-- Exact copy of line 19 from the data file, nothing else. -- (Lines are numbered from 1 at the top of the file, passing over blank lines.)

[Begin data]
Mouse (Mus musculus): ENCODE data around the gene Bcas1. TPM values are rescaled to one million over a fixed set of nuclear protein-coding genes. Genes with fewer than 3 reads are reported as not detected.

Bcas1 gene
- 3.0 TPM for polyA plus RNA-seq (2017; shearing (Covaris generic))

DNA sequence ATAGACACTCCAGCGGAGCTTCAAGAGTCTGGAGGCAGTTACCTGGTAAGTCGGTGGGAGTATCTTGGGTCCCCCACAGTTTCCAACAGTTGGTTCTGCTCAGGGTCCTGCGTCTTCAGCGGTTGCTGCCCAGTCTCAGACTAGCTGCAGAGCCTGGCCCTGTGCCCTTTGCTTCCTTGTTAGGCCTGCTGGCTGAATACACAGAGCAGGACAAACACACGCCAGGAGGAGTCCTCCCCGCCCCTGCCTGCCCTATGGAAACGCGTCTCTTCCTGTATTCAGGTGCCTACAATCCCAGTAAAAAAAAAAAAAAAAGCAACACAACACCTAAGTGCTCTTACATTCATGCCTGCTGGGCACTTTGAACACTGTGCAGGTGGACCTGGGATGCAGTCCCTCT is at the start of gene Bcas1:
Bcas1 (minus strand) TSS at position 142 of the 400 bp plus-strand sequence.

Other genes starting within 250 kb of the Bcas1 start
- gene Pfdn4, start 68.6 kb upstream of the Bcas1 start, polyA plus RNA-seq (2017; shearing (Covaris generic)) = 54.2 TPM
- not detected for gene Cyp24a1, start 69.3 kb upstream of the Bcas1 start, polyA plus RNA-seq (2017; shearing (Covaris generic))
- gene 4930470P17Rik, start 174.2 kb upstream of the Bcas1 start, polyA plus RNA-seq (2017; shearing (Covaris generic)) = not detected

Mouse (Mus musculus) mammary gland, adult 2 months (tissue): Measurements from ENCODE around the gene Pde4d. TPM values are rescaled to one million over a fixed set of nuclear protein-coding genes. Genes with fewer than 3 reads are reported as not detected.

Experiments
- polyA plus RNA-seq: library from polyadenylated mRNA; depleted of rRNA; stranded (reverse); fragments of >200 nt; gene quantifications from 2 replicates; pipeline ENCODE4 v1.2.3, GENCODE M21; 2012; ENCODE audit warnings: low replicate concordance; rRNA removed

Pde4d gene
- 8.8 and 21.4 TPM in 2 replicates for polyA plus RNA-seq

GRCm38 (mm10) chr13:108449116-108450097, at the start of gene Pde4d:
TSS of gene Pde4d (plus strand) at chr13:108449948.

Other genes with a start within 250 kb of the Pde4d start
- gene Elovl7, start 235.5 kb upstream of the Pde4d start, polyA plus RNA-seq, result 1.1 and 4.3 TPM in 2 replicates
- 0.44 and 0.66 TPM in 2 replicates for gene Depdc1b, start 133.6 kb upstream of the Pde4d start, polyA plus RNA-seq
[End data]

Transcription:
- 0.44 and 0.66 TPM in 2 replicates for gene Depdc1b, start 133.6 kb upstream of the Pde4d start, polyA plus RNA-seq